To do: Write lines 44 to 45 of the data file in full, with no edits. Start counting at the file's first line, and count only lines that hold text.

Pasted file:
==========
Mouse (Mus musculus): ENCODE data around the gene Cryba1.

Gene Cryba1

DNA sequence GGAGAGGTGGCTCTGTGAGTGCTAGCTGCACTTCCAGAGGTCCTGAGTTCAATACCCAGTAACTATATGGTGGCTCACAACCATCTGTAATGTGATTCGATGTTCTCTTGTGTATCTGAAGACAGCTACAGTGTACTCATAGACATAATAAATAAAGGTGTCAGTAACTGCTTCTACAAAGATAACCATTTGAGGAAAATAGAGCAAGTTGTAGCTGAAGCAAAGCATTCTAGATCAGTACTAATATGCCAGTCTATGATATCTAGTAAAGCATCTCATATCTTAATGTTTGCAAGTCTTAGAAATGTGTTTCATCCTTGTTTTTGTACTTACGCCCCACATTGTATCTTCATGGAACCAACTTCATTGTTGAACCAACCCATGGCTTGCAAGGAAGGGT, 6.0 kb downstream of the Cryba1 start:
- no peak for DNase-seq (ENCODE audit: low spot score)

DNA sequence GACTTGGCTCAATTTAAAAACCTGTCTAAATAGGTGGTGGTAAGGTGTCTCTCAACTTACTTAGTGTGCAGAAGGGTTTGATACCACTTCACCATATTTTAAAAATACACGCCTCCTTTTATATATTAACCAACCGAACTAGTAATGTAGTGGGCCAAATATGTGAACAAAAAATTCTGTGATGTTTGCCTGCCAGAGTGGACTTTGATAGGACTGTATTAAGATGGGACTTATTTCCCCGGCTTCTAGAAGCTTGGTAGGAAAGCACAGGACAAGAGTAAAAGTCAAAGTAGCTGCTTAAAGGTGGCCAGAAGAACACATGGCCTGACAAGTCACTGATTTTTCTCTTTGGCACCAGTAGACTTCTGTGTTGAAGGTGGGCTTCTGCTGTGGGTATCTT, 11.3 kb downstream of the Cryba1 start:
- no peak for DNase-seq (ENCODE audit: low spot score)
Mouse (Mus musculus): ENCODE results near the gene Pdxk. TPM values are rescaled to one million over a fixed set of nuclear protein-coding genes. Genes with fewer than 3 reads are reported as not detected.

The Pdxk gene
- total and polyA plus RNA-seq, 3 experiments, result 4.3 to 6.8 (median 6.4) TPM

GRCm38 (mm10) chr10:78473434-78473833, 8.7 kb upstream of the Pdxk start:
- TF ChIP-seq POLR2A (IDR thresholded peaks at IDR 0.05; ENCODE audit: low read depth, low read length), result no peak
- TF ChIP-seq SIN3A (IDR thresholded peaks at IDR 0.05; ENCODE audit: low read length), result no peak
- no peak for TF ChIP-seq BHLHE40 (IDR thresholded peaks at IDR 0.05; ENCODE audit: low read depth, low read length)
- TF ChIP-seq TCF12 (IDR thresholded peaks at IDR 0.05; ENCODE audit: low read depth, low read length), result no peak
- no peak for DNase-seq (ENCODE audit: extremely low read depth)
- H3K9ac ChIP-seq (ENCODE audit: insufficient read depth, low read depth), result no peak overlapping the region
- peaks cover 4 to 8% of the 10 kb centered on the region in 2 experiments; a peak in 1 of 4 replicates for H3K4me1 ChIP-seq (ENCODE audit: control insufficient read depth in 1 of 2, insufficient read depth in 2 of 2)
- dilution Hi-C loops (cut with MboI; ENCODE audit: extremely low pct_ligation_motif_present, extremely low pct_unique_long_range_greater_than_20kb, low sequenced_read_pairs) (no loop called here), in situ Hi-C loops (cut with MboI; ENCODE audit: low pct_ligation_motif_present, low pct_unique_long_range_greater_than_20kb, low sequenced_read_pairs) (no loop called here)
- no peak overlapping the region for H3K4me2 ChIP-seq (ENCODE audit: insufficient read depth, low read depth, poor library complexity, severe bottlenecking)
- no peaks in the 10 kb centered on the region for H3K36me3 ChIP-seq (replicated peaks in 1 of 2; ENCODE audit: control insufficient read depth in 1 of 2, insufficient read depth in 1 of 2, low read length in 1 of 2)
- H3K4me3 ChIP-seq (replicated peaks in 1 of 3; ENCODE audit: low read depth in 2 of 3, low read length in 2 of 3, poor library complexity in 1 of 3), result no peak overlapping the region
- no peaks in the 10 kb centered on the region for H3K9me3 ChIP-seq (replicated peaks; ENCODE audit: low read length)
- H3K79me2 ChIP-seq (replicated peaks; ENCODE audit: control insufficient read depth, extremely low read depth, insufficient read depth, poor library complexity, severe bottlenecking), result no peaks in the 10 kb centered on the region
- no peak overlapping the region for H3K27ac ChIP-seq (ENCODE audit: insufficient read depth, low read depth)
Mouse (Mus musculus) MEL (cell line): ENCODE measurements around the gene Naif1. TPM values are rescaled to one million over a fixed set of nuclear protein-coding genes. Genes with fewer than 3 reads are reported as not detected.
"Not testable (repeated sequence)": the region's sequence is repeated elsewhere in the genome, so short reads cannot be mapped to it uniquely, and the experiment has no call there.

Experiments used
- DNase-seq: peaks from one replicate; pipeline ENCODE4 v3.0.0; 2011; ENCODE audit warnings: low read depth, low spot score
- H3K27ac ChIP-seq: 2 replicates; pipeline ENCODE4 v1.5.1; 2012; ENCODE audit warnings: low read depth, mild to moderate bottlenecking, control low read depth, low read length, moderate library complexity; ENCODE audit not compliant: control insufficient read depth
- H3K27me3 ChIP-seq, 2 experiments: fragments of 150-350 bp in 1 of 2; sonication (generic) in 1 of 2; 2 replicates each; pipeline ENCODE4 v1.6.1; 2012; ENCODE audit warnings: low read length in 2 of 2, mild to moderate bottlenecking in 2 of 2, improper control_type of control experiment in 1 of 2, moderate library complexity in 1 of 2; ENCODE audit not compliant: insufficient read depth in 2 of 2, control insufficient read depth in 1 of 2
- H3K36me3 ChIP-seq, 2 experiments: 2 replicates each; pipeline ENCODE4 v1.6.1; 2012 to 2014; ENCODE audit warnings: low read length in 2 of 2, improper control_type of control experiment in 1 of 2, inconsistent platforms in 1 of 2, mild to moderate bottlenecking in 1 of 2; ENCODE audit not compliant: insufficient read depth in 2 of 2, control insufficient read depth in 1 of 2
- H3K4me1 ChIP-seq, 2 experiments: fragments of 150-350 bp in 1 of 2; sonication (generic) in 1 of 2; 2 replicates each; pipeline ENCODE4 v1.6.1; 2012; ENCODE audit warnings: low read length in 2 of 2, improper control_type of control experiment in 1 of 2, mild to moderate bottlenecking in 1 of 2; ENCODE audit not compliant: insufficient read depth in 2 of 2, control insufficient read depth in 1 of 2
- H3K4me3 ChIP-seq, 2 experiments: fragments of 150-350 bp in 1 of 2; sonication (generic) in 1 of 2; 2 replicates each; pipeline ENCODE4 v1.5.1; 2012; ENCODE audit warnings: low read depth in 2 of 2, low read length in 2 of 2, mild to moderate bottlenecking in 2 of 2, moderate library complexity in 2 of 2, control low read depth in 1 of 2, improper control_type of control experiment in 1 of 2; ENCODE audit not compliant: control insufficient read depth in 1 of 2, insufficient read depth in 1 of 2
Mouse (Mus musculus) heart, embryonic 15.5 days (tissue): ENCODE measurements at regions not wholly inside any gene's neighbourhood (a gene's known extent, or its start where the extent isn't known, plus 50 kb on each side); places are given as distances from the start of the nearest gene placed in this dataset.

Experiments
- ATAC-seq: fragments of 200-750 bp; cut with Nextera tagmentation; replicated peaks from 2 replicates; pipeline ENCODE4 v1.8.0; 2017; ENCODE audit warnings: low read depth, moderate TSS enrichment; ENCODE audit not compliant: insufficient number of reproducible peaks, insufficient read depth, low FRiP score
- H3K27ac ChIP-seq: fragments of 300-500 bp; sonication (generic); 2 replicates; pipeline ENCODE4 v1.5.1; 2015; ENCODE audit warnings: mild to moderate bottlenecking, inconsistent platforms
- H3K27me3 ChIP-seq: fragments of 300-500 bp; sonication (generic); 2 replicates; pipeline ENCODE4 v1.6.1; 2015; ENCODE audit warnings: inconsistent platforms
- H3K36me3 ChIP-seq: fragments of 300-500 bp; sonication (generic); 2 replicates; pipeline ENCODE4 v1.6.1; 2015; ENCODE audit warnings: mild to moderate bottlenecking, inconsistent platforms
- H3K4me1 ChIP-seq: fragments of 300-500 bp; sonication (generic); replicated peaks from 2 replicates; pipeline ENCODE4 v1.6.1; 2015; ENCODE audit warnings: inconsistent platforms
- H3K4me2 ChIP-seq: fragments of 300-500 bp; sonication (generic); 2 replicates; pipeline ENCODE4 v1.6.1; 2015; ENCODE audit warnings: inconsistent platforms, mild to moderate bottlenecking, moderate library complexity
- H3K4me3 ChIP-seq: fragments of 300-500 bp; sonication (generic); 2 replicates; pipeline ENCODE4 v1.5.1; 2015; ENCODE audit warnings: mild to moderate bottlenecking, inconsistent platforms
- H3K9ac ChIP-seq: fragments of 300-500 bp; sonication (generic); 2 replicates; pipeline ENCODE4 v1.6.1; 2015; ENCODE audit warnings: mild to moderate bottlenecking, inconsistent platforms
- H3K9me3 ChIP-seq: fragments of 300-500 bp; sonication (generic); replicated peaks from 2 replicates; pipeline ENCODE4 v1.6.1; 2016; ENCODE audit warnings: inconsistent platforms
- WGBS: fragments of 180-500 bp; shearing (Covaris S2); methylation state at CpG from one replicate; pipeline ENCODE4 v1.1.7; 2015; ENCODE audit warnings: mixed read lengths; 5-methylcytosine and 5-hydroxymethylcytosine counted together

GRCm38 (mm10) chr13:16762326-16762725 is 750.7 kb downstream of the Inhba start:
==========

- H3K9me3 ChIP-seq: fragments of 300-500 bp; sonication (generic); replicated peaks from 2 replicates; pipeline ENCODE4 v1.6.1; 2016; ENCODE audit warnings: inconsistent platforms
- WGBS: fragments of 180-500 bp; shearing (Covaris S2); methylation state at CpG from one replicate; pipeline ENCODE4 v1.1.7; 2015; ENCODE audit warnings: mixed read lengths; 5-methylcytosine and 5-hydroxymethylcytosine counted together